Wednesday, March 23, 2011

Words, words, words - Get it right, media!

You might expect me to be picky about word usage, being a lawyer and a writer. You'd be right, I am. Some pet peeves include:

"There's less people here than last time." It's fewer. If you can count whatever you are talking about, i.e. there's a specific number, it's 'fewer.' So, "There are fewer grains of sand on this beach," but "There is less sand on this beach."

"Her and David took the train." No, she and David took the bloody train. Take away the "and David" and read it.


"He gave a ride to Peter and I." Again, take away the "Peter and" and then you'll get it right.

So why do I care? Well, maybe I shouldn't. After all, it's high blood pressure for nothing, right? But yesterday I saw, for the millionth time, the media screwing up one that I do care about, because it's more than incorrect word usage, it's a factual mistake:

Saturday afternoon in the streets of Paterson, N.J., [mixed martial artist] Jon Jones and his trainers applied their gym techniques when they spotted a robber, chased him down and subdued him.

Thank you Yahoo News. Except the dude wasn't a robber. At all. He was a car burglar.

Does it matter? Well, it sure as heck does if you're charged with the offense. I can't speak to California law, but in Texas if you are a first-time robber you are looking at 2-20 years in the penitentiary. If you use a weapon, you face 5 years to Life.

If, on the other hand, you commit burglary from a vehicle as a one-time lark you cannot receive more that a year in the county lock-up (where you will actually do six months).

All the reports of this incident use the word 'robbery.' Is it actually a robbery in California? No, it's a second degree burglary according to my cursory research. According to one website, "Second degree burglary is most frequently seen in connection with Penal Code 484 shoplifting offenses." Not exactly robbery, then.

Is it laziness on the part of the media? Yes, I think it is. Laziness and a desire to make the story as dramatic as possible.

And as a lawyer and former newspaper reporter, it bugs the heck out of I.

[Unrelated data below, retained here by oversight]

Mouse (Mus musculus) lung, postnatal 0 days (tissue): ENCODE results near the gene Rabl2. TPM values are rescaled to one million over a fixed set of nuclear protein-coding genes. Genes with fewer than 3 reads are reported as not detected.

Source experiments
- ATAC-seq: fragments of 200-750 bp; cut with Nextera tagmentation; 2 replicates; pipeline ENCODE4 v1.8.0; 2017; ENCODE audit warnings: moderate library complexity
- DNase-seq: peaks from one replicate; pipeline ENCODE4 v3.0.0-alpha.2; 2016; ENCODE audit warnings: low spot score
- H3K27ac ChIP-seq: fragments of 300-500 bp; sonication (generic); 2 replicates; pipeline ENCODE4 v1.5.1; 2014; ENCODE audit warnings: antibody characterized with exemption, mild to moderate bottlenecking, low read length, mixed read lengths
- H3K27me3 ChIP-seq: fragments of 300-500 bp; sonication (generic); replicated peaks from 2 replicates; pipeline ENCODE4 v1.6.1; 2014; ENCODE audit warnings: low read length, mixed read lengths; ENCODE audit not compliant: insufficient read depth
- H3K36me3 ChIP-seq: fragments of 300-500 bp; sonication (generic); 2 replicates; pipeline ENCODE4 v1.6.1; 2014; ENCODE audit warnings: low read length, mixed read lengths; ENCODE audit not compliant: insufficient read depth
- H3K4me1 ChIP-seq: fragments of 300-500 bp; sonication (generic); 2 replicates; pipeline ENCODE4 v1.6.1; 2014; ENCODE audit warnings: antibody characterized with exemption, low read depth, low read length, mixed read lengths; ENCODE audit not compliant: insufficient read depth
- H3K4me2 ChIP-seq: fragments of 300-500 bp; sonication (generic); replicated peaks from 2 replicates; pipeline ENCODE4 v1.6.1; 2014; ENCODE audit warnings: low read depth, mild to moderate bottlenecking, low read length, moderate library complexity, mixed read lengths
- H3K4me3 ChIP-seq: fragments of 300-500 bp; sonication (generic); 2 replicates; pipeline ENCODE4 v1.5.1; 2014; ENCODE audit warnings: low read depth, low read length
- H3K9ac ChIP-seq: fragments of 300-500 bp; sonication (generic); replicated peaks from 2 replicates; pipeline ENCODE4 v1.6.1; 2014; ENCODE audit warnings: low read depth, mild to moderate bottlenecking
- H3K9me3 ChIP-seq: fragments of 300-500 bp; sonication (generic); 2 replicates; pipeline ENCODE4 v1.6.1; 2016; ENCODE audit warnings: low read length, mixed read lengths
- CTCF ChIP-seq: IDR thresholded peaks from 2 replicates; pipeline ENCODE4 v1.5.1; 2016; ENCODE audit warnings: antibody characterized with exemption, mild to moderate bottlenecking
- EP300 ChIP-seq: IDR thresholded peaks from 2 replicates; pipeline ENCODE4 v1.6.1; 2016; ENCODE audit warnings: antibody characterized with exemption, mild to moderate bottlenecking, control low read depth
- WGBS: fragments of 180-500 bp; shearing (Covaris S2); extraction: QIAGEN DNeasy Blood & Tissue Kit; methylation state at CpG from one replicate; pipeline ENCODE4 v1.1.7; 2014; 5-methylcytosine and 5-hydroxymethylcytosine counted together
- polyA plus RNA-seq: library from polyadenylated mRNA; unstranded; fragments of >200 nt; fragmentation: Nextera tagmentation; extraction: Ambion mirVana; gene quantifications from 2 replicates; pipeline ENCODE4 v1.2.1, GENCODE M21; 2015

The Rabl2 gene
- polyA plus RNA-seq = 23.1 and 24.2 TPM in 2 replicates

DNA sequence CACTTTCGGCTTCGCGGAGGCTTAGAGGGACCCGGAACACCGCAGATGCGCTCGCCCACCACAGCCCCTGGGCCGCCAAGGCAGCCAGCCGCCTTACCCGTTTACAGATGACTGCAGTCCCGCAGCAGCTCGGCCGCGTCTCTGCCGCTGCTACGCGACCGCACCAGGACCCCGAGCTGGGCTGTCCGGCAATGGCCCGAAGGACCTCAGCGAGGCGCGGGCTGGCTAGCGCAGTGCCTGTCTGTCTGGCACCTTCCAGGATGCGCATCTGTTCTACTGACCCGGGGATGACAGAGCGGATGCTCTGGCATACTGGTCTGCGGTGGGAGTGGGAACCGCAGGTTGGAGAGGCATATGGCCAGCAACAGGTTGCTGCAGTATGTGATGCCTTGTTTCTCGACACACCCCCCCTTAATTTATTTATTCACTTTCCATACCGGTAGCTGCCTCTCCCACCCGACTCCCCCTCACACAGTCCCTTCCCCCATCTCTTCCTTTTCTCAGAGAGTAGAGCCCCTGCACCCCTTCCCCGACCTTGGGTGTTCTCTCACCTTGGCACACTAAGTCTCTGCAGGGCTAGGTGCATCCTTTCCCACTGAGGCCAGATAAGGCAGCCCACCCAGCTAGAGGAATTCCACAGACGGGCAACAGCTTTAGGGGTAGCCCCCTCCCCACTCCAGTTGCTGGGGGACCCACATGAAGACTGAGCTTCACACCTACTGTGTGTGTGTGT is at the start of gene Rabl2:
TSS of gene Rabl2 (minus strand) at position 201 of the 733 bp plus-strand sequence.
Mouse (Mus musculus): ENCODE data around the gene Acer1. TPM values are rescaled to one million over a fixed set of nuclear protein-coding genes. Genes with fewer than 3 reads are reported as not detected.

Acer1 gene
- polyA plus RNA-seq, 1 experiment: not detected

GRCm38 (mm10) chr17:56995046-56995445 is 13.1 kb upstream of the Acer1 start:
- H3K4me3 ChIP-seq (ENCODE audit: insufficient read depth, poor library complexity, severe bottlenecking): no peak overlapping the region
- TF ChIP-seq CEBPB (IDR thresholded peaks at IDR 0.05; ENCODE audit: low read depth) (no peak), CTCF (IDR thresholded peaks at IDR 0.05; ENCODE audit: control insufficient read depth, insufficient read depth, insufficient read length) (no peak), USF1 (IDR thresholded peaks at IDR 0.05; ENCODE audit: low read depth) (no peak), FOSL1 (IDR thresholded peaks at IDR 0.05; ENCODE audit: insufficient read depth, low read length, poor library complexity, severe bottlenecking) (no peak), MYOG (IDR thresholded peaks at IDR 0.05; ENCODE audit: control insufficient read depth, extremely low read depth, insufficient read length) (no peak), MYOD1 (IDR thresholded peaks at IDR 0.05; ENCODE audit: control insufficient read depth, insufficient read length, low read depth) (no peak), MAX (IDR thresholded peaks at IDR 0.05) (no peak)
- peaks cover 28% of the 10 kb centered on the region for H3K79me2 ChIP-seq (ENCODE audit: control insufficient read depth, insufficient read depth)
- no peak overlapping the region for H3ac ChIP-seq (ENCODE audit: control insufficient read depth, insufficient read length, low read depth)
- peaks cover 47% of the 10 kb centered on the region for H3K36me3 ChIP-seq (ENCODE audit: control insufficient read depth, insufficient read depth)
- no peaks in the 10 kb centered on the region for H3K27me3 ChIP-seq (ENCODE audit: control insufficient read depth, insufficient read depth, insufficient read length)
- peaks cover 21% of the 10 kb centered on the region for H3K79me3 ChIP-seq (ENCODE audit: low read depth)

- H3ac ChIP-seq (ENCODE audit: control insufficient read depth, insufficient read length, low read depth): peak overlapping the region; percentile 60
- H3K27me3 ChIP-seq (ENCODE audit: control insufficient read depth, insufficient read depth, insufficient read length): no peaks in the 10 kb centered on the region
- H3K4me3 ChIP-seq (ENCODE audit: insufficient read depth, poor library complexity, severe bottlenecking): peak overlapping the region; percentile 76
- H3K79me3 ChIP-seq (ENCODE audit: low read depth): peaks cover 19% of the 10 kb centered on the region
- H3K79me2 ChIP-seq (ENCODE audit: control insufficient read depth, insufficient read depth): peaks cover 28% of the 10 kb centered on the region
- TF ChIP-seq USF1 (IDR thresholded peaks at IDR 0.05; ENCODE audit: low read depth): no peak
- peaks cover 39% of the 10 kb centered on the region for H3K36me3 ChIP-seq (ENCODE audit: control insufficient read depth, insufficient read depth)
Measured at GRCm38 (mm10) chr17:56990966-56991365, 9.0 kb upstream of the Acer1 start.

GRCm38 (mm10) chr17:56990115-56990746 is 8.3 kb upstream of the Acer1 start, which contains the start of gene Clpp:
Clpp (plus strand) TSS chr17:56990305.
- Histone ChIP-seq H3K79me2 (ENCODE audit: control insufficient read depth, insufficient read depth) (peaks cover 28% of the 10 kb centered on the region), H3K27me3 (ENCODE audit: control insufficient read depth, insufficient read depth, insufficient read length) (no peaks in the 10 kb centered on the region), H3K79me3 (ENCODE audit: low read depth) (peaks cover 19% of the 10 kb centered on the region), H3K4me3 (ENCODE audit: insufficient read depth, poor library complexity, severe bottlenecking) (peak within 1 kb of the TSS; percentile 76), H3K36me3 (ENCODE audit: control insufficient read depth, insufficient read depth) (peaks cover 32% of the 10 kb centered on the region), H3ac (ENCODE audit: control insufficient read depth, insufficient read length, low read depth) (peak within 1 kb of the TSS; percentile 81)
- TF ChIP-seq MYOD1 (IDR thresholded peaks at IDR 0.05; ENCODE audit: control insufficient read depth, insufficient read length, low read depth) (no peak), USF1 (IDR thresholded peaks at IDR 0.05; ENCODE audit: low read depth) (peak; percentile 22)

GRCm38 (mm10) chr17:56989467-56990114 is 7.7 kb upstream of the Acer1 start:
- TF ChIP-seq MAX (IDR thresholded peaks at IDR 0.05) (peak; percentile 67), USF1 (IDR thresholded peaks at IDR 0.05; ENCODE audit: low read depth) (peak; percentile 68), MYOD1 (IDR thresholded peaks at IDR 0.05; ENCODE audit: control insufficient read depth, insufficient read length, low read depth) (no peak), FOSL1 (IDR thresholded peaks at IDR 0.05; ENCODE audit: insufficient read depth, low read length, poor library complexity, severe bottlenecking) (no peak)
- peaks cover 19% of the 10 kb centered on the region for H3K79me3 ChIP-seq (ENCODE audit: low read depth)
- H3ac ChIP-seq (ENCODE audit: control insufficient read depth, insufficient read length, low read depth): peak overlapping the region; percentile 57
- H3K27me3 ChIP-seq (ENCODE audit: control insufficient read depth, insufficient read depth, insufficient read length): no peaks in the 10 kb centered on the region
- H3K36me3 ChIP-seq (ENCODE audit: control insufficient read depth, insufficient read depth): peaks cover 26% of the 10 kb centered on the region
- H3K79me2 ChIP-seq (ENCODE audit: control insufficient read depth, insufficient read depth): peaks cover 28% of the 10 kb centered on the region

1. Let me just give you a head's up then--

    For folks in the business of 'words', they haven't got a clue! It is like reading a 5th grade class newspaper.

    It annoys the hell out of me!

    It is past scary when the newspaper can't spell or write gramatically correct headlines.

  2. And me. Almost as much as the aircrafts sitting on the ramp with their landing gears down.

    Or: The deers crossed the runway.

    I have an excuse, I was educated at a community college in the Fire Tech program. I don't have a four year journalism or communications degree. You would think editors would do a better job picking that stuff up.

    Thanks for the post

  3. That would bother me, too. Makes me wonder who writes these articles. And more importantly, who edits them?

  4. I would have directed my cursory research to New Jersey, rather than California, law.

  5. Agreed guys, thanks for commenting. Except you david. I don't expect my readers to pay that much attention to what I say and then draw attention to my, exceptionally ironic, inattention to detail. :)

  6. Thank you. At least I'm not the only one who's driven nuts by this. After more than a decade as a prosecutor, I caught myself practically railing at my poor five year old child about the difference between robbers and burglars. Oops. Well, SOMEONE needs to know there's a difference, don't they?! Maybe she can now educate her little classmates and we'll at least save the next generation...

  7. There's more than one problem with 'There's less people here than last time.'

    and david, good one!


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